Michael Bloomberg just spoke to a room of environmentally minded business people at a daylong event hosted by George Pataki at the New York Athletic Club.
Bloomberg heaped praise on Pataki, referring to the former governor’s “remarkable three terms in office.” He described Pataki as “great,” and added that at one point after he become mayor, his goal was just trying to do for New York City what Pataki had done for the state.
The thrust of his speech was that taxing carbon emissions would be a more effective system of limiting pollution than a voluntary cap-and-trade system, which some business folks like. But before that, Bloomberg got a little politics out of the way.
He told the audience about conversations he had on the plane traveling to and from Tim Russert’s funeral today in Washington (reportedly, David Paterson was on board!).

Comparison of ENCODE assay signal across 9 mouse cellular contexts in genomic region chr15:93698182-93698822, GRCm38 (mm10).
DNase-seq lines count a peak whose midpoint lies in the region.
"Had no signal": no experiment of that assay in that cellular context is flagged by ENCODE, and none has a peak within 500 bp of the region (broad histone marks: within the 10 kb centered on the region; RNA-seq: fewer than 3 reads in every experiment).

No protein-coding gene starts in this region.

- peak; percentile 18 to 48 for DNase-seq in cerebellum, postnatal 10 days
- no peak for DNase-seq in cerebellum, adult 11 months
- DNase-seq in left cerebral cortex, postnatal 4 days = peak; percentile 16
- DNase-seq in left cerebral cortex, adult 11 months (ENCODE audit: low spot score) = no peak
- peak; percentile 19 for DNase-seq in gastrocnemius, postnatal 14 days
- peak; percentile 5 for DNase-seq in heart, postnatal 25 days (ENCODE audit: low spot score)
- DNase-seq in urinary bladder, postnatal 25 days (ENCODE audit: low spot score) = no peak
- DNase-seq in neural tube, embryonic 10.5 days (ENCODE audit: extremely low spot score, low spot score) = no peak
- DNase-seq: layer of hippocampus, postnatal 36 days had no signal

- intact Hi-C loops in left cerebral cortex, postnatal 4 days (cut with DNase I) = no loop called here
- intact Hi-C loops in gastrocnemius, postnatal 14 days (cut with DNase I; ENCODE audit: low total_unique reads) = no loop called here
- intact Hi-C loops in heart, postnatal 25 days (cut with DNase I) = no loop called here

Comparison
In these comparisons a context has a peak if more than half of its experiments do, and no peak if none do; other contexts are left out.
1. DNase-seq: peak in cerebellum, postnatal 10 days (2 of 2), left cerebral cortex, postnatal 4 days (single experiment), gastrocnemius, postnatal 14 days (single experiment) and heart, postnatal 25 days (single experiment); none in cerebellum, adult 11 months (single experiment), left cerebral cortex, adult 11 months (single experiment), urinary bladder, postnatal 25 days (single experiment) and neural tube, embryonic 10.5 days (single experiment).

“Did I have any interest in having the same job that George Pataki had for three terms?” Bloomberg asked, describing the content of the conversation. Then, referring to Pataki, who was sitting in the front row, the mayor said, “Not after what you told me about the job. Not a chance.”
And I can’t help but note what Bloomberg had to say about current members of Congress, who are setting environmental benchmarks for the nation to reach by 2050.
“2050 is a long time away,” Bloomberg said with some levity. “As a matter of fact, it is so long, if you were an actuary, then you would understand that there is nobody in Congress today who will be in Congress in 2050. As a matter of fact, most of them won’t be alive. So, it’s certainly a safe date to set a goal for. God forbid you should be held accountable in your next election.”